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Courts Split on Discrimination Suits by Christian Grad Students

Court decisions based on student choices to refer gay clients to others or to use 'conversion therapy'.
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A former Eastern Michigan University student has the right to present her religious discrimination suit to a federal jury, the U.S. Sixth Circuit Court of Appeals has ruled.

Julea Ward was expelled from the university's graduate counseling program in 2009 after she asked her superiors to refer a gay client to another counselor. She said her Christian faith prevented her from affirming the homosexual lifestyle, but that she would be willing to counsel gays and lesbians on other issues.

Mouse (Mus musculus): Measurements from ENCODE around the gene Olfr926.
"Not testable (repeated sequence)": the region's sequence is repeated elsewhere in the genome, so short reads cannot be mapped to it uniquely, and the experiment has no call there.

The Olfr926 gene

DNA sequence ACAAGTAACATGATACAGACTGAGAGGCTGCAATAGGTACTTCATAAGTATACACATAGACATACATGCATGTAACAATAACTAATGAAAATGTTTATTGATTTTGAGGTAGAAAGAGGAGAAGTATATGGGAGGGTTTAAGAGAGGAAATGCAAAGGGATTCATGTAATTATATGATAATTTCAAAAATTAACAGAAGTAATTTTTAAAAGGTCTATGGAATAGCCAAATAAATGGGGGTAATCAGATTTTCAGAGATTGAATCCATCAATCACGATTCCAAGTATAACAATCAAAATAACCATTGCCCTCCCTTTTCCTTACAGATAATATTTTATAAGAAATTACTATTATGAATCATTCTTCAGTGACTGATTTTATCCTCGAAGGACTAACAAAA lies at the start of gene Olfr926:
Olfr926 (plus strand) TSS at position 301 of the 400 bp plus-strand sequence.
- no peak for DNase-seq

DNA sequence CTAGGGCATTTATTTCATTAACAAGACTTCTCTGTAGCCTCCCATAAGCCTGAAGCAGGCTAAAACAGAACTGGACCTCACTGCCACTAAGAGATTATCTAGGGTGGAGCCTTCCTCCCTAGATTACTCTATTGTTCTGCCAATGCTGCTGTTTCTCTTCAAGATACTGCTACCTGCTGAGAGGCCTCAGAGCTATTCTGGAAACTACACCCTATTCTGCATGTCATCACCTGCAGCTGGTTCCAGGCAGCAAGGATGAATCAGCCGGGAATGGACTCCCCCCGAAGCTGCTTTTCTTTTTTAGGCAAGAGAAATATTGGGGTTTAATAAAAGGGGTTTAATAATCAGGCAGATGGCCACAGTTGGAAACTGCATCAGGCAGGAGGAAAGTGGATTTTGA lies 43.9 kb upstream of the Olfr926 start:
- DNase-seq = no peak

In 2010, CT reported that a district court judge had ruled in Eastern Michigan's favor, arguing the university has "a rational basis for requiring its students to counsel clients without imposing their personal values." Friday's decision from the Sixth Circuit sends the case back to that court and gives Ward the chance to present her case before a jury.

"Although the university submits it dismissed Ward from the program because her request for a referral violated the ACA (American Counseling Association) code ...

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May/June
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